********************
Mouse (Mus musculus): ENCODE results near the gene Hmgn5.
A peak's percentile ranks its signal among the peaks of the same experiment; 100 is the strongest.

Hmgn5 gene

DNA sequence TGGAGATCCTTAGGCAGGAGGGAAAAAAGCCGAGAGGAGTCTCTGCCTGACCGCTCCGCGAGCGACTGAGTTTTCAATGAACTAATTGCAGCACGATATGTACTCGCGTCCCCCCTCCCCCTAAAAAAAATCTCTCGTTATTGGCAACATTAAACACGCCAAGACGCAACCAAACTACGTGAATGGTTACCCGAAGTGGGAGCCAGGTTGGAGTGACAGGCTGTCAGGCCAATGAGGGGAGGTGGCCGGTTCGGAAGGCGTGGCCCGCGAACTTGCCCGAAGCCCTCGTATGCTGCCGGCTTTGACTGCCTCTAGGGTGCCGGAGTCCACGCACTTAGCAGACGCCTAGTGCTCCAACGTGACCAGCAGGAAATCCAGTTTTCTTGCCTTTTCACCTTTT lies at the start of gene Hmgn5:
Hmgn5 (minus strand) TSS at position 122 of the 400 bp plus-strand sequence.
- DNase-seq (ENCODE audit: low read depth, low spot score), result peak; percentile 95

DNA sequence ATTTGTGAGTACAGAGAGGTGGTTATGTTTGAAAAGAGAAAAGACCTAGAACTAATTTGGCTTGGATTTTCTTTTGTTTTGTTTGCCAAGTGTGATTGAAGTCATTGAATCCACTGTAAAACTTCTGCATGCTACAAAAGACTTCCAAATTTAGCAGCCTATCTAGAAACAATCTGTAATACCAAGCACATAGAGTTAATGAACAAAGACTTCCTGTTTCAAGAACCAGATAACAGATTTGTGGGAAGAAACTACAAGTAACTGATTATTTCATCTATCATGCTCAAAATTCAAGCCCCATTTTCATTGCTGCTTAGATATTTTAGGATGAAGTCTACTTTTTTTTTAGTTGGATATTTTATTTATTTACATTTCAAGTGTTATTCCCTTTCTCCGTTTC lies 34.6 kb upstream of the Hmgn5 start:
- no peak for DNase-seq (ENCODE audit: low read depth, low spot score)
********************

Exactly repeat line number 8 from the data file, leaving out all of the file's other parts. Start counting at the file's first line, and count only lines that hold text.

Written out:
- no peak for DNase-seq (ENCODE audit: low read depth, low spot score)